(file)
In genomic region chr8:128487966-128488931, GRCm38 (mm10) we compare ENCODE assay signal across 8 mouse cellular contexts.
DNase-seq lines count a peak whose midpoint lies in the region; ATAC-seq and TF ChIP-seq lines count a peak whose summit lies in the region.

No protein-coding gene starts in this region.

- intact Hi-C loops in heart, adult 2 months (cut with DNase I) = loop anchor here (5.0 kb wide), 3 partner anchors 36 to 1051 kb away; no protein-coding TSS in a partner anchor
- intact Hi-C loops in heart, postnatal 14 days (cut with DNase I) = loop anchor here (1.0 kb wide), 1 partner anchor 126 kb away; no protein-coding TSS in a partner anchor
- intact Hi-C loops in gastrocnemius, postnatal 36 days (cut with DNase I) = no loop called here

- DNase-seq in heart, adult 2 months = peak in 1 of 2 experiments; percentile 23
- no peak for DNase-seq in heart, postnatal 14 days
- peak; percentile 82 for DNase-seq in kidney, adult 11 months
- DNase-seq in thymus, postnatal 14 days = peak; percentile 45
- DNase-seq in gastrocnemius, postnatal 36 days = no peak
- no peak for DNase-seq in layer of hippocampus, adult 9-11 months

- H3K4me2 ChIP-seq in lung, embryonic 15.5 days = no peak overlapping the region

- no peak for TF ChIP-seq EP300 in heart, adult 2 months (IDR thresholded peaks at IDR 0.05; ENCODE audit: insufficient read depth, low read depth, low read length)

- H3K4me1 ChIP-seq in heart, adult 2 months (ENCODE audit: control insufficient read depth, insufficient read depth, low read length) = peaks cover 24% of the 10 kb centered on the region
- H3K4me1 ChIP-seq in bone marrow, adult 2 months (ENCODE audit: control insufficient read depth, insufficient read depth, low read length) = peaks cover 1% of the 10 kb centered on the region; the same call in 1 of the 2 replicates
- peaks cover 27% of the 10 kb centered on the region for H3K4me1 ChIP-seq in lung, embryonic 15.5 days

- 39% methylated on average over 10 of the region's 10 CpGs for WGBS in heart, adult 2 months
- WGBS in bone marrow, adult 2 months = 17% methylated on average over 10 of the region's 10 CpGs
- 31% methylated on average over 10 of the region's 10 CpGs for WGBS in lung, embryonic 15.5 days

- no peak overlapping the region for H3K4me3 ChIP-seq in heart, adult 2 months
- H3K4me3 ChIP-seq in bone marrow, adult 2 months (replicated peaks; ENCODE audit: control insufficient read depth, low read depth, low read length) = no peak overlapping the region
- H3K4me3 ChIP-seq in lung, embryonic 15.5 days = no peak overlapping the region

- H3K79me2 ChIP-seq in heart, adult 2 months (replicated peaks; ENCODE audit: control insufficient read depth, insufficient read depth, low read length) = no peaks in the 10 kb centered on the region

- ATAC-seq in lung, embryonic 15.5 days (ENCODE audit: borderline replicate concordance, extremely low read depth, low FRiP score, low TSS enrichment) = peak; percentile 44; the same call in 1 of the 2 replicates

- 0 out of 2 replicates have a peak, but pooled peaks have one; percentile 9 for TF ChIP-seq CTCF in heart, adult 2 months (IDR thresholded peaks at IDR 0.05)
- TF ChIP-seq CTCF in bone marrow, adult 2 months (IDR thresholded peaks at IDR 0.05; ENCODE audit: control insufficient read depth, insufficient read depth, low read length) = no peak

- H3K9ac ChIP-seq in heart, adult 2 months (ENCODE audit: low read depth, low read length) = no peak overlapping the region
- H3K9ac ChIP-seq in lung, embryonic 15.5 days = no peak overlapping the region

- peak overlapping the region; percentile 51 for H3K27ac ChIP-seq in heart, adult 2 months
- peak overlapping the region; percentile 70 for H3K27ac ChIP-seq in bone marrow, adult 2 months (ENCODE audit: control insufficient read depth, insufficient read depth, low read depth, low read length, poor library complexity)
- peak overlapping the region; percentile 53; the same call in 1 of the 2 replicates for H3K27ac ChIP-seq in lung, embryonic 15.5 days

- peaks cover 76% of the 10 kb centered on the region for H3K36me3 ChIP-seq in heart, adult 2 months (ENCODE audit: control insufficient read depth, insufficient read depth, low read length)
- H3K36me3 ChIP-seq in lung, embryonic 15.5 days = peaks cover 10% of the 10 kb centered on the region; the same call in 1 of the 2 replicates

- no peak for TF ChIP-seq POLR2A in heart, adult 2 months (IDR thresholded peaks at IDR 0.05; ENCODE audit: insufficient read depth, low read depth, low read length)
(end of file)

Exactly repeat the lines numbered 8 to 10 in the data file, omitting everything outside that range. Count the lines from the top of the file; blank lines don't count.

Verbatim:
- no peak for DNase-seq in heart, postnatal 14 days
- peak; percentile 82 for DNase-seq in kidney, adult 11 months
- DNase-seq in thymus, postnatal 14 days = peak; percentile 45